Impact of transitioning to the U.S. on Koreans' health behaviors and well-being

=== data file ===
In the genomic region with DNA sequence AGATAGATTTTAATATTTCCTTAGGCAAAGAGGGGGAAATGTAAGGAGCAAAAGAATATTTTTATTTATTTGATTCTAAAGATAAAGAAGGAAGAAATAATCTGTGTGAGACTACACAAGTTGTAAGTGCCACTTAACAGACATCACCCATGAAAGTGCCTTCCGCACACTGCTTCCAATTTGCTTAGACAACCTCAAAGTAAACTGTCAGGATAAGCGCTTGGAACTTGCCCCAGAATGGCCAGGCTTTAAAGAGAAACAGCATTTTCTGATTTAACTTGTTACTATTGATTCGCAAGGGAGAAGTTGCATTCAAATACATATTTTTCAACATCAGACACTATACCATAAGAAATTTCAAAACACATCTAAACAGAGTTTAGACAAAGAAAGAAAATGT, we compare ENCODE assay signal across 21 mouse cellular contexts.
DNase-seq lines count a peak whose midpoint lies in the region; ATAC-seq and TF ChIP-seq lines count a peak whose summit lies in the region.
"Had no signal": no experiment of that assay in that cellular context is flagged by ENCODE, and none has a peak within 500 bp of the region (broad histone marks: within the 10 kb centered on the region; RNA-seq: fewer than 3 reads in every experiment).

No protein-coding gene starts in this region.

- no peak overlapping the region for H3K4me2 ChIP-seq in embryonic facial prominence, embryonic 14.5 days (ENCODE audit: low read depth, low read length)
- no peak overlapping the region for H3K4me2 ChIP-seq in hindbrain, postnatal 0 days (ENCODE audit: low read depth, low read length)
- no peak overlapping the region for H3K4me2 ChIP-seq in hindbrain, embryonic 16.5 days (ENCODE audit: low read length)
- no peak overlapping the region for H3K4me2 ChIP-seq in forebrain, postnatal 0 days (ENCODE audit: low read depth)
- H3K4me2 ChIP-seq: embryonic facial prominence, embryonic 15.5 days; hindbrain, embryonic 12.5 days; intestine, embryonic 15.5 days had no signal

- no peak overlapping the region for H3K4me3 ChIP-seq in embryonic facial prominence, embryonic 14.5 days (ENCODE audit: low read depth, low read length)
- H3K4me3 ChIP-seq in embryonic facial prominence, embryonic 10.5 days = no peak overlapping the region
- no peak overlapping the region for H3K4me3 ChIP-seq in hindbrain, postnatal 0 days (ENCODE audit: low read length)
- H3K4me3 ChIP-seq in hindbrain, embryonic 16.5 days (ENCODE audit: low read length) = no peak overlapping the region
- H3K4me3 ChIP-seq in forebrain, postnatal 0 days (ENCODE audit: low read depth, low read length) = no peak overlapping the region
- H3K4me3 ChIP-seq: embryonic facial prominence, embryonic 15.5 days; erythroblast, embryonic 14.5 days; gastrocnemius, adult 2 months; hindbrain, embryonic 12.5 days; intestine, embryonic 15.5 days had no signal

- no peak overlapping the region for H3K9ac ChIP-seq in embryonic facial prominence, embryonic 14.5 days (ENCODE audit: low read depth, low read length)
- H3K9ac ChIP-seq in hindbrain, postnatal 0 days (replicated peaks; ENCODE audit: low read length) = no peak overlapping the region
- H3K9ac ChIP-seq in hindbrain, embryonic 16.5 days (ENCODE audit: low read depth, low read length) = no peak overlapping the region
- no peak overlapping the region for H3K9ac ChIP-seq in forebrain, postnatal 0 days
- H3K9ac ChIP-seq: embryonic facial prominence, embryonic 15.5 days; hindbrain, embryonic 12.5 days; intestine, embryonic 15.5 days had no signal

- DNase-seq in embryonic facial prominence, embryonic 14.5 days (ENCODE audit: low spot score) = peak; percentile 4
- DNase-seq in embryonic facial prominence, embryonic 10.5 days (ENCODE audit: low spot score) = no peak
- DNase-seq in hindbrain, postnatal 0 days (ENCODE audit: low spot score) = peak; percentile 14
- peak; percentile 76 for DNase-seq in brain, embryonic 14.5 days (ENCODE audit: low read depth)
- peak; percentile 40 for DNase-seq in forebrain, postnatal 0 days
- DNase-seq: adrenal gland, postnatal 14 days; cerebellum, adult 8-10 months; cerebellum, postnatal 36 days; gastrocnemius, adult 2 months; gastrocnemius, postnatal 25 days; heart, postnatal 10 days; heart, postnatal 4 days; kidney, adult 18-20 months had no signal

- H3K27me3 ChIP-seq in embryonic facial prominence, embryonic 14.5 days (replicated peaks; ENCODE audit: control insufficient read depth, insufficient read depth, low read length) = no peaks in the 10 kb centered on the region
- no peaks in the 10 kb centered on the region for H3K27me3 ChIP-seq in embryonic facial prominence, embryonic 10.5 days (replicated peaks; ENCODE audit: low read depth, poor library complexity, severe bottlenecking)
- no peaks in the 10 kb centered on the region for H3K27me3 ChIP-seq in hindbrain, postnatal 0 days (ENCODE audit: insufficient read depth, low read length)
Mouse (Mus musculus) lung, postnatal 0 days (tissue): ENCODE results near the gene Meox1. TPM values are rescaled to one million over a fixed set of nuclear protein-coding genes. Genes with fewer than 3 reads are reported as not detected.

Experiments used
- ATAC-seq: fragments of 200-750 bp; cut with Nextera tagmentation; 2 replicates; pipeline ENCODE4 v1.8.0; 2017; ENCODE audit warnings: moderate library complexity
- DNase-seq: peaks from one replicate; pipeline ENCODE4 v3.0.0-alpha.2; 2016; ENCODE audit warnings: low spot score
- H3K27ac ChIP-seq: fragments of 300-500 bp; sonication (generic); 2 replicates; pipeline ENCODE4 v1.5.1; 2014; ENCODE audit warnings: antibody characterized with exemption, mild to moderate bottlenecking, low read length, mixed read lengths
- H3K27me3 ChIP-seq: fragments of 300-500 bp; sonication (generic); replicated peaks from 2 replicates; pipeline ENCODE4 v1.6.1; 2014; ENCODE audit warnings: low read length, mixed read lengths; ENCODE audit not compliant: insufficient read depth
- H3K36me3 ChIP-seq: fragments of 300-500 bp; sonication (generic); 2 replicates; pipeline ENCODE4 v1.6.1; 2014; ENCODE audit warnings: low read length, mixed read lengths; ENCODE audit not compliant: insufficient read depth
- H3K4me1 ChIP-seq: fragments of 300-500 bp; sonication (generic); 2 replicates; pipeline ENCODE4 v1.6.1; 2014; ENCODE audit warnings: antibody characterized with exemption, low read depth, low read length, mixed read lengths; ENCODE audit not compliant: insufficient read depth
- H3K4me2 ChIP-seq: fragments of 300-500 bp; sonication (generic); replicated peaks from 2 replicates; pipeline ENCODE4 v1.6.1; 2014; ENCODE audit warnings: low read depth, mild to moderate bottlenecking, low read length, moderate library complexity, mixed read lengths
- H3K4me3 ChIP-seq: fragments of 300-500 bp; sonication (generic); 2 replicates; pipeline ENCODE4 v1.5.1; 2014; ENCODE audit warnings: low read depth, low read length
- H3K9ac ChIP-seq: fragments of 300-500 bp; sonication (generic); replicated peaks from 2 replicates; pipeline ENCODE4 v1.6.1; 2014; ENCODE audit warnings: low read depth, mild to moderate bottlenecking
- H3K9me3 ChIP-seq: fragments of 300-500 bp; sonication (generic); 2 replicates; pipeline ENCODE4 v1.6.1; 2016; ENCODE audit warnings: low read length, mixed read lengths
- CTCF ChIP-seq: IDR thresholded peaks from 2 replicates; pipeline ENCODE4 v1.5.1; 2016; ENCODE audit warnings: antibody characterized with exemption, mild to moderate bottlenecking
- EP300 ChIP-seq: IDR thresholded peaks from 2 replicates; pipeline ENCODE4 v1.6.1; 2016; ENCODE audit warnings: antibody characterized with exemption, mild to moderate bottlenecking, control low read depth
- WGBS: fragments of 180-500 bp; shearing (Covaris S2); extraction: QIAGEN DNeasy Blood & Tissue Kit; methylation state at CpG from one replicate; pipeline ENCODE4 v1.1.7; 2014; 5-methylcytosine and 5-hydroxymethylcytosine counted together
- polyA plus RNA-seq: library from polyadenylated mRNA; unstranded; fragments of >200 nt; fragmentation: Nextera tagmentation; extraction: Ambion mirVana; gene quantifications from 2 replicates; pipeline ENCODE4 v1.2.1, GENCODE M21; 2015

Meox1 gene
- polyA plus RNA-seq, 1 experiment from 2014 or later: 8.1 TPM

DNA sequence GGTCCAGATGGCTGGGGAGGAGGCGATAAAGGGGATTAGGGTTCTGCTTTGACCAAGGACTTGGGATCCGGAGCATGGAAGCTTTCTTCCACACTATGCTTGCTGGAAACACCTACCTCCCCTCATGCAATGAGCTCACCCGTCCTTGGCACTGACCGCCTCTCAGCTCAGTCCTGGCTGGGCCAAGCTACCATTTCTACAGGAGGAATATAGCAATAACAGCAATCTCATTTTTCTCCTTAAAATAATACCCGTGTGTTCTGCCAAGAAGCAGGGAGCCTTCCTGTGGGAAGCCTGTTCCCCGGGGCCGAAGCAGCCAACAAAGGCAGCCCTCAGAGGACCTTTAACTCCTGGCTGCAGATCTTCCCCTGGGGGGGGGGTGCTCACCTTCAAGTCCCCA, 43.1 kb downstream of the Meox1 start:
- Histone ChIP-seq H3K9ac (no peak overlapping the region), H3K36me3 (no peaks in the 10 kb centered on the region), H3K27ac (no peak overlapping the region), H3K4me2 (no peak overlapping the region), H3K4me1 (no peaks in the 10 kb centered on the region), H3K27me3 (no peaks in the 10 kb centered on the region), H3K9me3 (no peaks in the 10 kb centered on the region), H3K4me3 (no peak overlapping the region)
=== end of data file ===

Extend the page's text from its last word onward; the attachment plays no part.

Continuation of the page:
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Immigration transition may be an opportunity for physical, psychological, and social improvement, but the health of transitioning individuals may actually be at an increased risk for decline. In order to overcome negative influencing factors on the health of immigrants trying to integrate into a new society, examining the impact of transitioning immigration on the health of immigrants is important. Transition has complex and multidimensional patterns based on an individual’s social and cultural background. Korean immigrants in transitioning to the U.S. have experienced a specific and unique situation. Thus, the primary purpose of this study was to identify the impact of immigration transition, which is defined in the middle-range theory of transition, on the health-promoting behaviors and mental well-being of Korean immigrants in the U.S. A cross-sectional, descriptive correlational comparative design was used for examining a total of 192 Koreans: 105 in the U.S. and 87 in S. Korea, which were selected through matched age and gender controls with Korean immigrant participants in the U.S. The average ages were 46.8 (Median = 47, SD = 12.5) of Korean immigrants in the U.S and 46.2 (Median = 46, SD = 12.7) of 87 native S. Koreans. Korean immigrants had a low level of acculturation and limited English proficiency. The level of health-promoting behaviors of Korean immigrants was higher than that of S. Koreans, especially in subscales of health promotion, nutrition, and safety. Social resourcefulness was a key predictor of health-promoting behaviors and mental well-being among Korean immigrants. Also, self-control was a dominant mediator on the relationship between behavioral acculturation and mental well-being. Increasing acculturation and English ability for Korean immigrants, as well as increasing self-control, family functioning, and social resourcefulness were found to be important to improve integrating Korean immigrants into the U.S. These findings provide essential information that all health care professionals can use to increase their awareness of the importance of appropriately treating individuals with different cultural perspectives as well as diverse populations coming from varied countries.